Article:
If possible, it can also help to outsource some of the household work, at least in the early stages of your return to work. If you can afford it, hire some help for cleaning. Consider online shopping as a time saver. And try to batch cook and freeze meals or meal prep in advance. Your tired, post-work self will thank you!
Facilitate a smooth transition for your child
Depending on your child’s age and their upcoming childcare arrangements, you may need to gradually adjust their care routines (e.g. feeding, toileting, napping) in advance to facilitate a smoother transition into care.
If you are going to be utilising family care or a nanny, ensure your child is familiar and comfortable with the person who will be caring for them and the carer is familiar with your child’s overall routine (e.g. nap times) – it can help to have a couple of shorter trial sessions in advance to iron out kinks in the system. If your child will be entering daycare and you can afford it, try to settle your child into the facility with a few shorter attendances in the weeks before your return to work to ease them in gently. Knowing your child is settled will help you focus on work rather than worrying about them.
If your child is breastfeeding, start getting them used to bottles of expressed milk or formula at least a month before it’s needed, as some babies can take time to adapt to this change.
Work with your workplace
A supportive, understanding workplace is key to balancing your home and work commitments and looking after your long-term mental health.
Throughout your parental leave, have open discussions with your employer about your returning to work timeline and roster expectations, as your wishes or your employer’s requirements may change during this period. A family-oriented employer will understand that it is worth supporting a valued employee through this transitional period, and will aim to be flexible where possible to facilitate your needs.
Many professionals find working the same shifts week to week make it easiest to arrange childcare. It may also help if your employer can offer you some shorter shifts (e.g. 9 am-2:30 pm) or evening/weekend shifts so you can tag-team childcare with your partner. Remember that for a while, you may have to take more Carers Leave than you would like (those pesky daycare bugs!), so it’s good to work out a contingency plan with your support network and employer as to how this will work. Whilst you are entitled to Carers Leave as a full-time or part-time employee, you may feel more comfortable if you can sometimes offer to work your colleagues weekend shift in return for covering your absence.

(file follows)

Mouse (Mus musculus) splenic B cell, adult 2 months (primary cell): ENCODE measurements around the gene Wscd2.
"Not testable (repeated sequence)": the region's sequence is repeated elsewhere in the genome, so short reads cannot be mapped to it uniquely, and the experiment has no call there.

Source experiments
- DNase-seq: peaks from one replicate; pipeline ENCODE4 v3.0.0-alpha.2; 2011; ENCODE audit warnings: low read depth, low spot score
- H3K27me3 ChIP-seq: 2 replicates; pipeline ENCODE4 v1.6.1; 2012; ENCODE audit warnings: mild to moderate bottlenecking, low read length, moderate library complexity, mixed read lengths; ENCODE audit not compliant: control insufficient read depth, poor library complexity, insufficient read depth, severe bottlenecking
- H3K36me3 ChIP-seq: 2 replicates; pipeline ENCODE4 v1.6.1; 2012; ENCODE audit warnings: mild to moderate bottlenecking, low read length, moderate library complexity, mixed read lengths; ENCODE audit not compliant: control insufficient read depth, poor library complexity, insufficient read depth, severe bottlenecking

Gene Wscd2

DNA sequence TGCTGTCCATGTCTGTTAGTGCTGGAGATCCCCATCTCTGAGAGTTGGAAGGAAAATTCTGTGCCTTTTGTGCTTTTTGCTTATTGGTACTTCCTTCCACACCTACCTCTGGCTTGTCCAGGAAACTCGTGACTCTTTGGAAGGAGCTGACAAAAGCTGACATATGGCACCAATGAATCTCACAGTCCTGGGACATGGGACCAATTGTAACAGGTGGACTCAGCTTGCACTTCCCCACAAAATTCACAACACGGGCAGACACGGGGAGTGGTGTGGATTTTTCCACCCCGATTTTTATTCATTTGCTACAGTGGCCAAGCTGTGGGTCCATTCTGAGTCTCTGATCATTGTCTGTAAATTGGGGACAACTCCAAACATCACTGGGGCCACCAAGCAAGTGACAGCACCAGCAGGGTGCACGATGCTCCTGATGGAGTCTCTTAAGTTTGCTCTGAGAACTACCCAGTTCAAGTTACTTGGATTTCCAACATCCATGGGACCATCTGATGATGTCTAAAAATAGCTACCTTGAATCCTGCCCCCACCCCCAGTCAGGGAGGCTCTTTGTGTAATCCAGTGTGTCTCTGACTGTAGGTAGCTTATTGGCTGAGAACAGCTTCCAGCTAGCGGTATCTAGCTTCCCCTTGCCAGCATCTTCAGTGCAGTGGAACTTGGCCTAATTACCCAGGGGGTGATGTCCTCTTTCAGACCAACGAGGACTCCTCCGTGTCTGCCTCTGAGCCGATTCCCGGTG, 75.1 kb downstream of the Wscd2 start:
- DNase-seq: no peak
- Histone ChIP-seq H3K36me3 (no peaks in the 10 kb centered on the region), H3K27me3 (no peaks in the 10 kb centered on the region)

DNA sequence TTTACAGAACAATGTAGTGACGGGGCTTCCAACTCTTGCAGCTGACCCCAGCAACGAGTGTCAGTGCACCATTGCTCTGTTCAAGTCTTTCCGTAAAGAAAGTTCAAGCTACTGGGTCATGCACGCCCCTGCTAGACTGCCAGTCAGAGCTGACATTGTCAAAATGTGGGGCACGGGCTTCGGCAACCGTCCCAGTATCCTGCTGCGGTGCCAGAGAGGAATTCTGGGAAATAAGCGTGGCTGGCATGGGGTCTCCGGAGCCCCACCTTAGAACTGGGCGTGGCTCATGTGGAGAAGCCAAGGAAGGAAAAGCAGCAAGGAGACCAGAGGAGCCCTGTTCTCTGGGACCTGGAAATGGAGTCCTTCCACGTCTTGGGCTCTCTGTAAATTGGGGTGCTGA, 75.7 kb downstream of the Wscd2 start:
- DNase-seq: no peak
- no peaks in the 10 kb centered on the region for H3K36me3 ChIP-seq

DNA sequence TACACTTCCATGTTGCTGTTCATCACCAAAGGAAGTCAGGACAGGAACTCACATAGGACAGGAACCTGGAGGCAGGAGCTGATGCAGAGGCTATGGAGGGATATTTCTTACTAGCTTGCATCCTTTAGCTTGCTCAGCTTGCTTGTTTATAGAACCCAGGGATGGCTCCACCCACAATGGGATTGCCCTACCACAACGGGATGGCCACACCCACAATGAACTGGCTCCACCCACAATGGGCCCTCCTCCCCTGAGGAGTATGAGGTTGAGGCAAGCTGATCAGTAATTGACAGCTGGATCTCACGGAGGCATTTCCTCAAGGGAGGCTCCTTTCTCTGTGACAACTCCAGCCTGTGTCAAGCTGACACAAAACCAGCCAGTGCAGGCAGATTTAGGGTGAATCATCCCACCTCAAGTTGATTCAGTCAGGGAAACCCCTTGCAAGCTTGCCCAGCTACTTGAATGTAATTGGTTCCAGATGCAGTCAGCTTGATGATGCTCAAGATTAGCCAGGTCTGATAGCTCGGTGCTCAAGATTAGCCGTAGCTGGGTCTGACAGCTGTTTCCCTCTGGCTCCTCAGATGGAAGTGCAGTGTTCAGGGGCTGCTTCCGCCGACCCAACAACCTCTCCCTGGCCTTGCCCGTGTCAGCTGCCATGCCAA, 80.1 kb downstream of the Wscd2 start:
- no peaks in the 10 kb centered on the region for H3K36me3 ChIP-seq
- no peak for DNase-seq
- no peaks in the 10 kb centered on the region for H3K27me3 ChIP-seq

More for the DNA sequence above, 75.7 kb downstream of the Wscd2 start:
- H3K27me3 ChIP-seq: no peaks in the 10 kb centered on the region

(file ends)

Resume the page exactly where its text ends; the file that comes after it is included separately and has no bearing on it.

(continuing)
Ideally, managers should schedule every employee a block of (hopefully paid) administrative time at the end of their shift to “tidy up” cases, write records, and perform phone calls to clients. Not only will this help to keep both colleagues and clients happy, but it will assist you in getting out the door on time to see your family.
If you are still breastfeeding your child and need scheduled time off to pump at work, your employer is obligated for a set period to take reasonable measures to allow you to do this. Make yourself aware of the regional legal guidelines in regards to this, so you can politely but firmly assert your rights should your workplace prove unaccommodating.
If your workplace is unable to offer the flexibility you require for a successful return from parental leave, you could consider a move to telemedicine or mobile vet work. Both roles tend to be more flexible for working parents, with telemedicine also offering the ability to work from home. Mobile end-of-life veterinary care is an increasingly appreciated field, with lots of supportive online education to support the transition into such roles.
With some good preparation, childcare support, and consistent communication, balancing your fulfilling career with your newly enriched family life will be a juggle, but not a struggle! Finding the right balance for you will help to ensure that you’re a valued veterinary professional at work and an engaged, contented parent at home.
- Top Tips for Returning to Work After a Baby – undated – https://www.veterinarywoman.co.uk/2017/03/top-tips-returning-work-baby/ – Viewed 30 December 2021
- Supporting working parents – 15 June 2020 – https://vetpracticemag.com.au/supporting-working-parents/ – Viewed 30 December 2021
- Returning to work after parental leave with confidence and clarity – 30 January 2018 – https://www.bva.co.uk/news-and-blog/blog-article/returning-to-work-after-parental-leave-with-confidence-and-clarity/ – Viewed 30 December 2021
- Getting back into practice – 1 December 2009 – https://www.veterinary-practice.com/article/getting-back-into-practice – Viewed 30 December 2021